Well, this is going to be an interesting experiment to watch.
It is interesting. Over in FB, I read arguments about security in gated communities, and then I thought about campus police at both private and public schools. Many examples of smaller, more local, well-focused and better prepared groups.
The idea of a sheriff using respectable men as needed, or using local militia, sounds nice. But too anachronistic.
I see NYC may also have a majority of city government considering extreme changes. That’s a massive organization. One good thing that was noted is that the NYPD has 18,000 civilians (non-cops). Reminds me of the administrative largesse at academic institutions. It would be good to see a lens focused at administrative costs. Businesses regularly go through such self-analysis.
@cameroonstarr, I invited Sereirath to join us here. What are your thoughts?
I like the arguments for smaller, more local law enforcement groups rather than huge, far-flung bureaucracies like the NYPD. Now of course, gated communities and universities are a more controlled, defined area than your average neighborhood or city block, so there would be complications in applying the model to those locations. I think it would difficult to implement in many places because such a policy would work best among people who are able to protect themselves and are generally self-sufficient. Many Americans rely heavily on the government for everything and would not be able to effectively police themselves. I think the increase in the power and militarization of the police can be traced to people giving up on their own self-government and then wanting the state to fill in the gaps, as has happened in many other places in American culture.
Even universities that have their own PD typically also rely on the local “real” PD for many things.
That’s true in many cases. I think it also depends on the university. My alma mater, University of Southern Indiana, had campus “security” officers who weren’t much more than glorified rent-a-cops with EMT training. Other universities I seen like Purdue and IU have much more organized police with substantial authority.
The people who are trying to abolish the police are also the people who have been trying to ban the law-abiding from having the tools of self-defense and indeed trying to abolish the legal concept of self-defense altogether.
There is a broad bipartisan feeling in this country that policing methods need to be reformed. But instead of pursuing that bipartisan consensus, one team has chosen to defend looting and lawlessness, and to drive a wedge into racial issues and center on the genuinely insane policy of abolishing the police.
Why is that? I don’t have any firm answers, but I have been wondering where the spiritual component has been to the Covid crisis, and I think I found it: it’s here, in the religious revival triggered by George Floyd’s death. It just isn’t our religion.
Yeah this is actually a push, not for less policing but a shift toward national police powers. That’s what they’ll be asking for next.
I think you’re right. If God isn’t our Lord, then the state will be our nanny.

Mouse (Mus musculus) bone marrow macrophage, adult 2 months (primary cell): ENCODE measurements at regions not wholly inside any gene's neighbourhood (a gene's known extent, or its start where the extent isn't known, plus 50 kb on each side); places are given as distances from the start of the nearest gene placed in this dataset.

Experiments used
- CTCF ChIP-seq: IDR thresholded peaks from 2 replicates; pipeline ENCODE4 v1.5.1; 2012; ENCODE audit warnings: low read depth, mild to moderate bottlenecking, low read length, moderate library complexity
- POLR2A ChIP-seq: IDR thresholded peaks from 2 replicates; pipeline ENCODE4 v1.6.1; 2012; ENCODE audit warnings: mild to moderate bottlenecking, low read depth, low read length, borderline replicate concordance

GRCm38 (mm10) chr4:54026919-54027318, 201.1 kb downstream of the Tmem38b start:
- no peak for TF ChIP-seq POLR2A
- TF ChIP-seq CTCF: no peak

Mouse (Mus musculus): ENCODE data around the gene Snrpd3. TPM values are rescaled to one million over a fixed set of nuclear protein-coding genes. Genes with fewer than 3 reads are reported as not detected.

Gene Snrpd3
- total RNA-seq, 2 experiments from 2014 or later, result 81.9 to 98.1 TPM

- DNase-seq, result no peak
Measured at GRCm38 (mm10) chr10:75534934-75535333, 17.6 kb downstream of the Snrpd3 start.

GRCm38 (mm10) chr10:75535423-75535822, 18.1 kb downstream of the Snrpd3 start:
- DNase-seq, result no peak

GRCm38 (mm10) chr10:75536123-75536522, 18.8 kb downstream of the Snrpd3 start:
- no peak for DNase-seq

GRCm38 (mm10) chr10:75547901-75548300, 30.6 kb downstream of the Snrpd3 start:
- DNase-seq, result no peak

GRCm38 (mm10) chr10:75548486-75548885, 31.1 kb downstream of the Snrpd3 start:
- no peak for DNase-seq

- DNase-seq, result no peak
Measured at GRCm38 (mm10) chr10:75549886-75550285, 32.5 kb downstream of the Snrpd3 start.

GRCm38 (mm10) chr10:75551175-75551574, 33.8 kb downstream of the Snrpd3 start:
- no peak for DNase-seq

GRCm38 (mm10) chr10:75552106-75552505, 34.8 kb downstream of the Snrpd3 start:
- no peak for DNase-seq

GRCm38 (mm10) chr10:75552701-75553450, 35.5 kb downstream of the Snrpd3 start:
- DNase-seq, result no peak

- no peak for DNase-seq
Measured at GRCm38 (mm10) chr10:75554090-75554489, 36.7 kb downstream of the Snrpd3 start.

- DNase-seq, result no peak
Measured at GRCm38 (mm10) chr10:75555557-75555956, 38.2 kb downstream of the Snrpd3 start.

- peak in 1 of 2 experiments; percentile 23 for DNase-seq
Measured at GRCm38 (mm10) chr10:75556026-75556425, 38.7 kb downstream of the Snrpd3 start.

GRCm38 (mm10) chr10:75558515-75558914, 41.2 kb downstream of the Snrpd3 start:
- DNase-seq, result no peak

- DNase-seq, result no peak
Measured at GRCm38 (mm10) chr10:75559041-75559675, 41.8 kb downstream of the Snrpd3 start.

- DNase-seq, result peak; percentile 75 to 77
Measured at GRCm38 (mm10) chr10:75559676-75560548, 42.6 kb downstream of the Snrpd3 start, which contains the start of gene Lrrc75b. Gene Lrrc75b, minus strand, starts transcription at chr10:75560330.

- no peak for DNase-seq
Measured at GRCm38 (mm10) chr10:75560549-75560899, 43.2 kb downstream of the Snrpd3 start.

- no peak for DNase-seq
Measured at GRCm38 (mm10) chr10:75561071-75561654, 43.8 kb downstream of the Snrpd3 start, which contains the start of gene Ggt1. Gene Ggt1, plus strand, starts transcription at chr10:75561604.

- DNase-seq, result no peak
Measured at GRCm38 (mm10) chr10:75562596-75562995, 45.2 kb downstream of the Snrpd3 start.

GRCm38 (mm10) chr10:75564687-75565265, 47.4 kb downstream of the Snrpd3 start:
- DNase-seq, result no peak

If God isn’t our Father, the state is. Read “Idols for Destruction.”
I honestly do not see Minneapolis (or any town in America - especially big cities) completely getting rid of their police departments (PDs). If they try, it will not last very long. I distinctly remember what happened in Baltimore in the aftermath of the death of Freddie Gray. There was a serious spike in homicides as the PD “backed off” in their normal policing duties as officers were afraid of what would happen if they policed too aggressively. As I see it, the disappearance of any major city PD would quickly make them uninhabitable. My wife and I were talking about this today and she thinks that calls to dismantle PDs are ultimately political statements. They will use it as an opportunity to scale them back, reform practices, or perhaps completely reconstitute them. I think this is a likely scenario as getting rid of them is simply not possible.
If PDs are seriously scaled back, one result will be neighborhood patrols and vigilantism by civilians desperately trying to protect their streets and business from criminals and possibly moltov cocktail throwing rioters. I believe this will make things worse than before. There are certainly bad policies and wicked people in big city PDs, but taken as a whole they actually know something about the law, policing, and fighting crime. Armed citizens with no such experience would likely result in even more people getting shot and even more outrage and riots. A private citizen using a firearm to defend themselves or their family from an armed man who has just kicked down the door to the house down in the middle of the night is one thing. Patrolling a neighborhood, setting boundaries with protestors, responding to citizen calls about potential crimes, and catching wrongdoers is very different matter. I pray that this is not a burden that people must take upon themselves because of the actions of an overzealous city council.
Yes. And by untrained, afraid people who are the same ones that already issue alerts on Nextdoor about a black man delivering packages for Amazon saying things like this: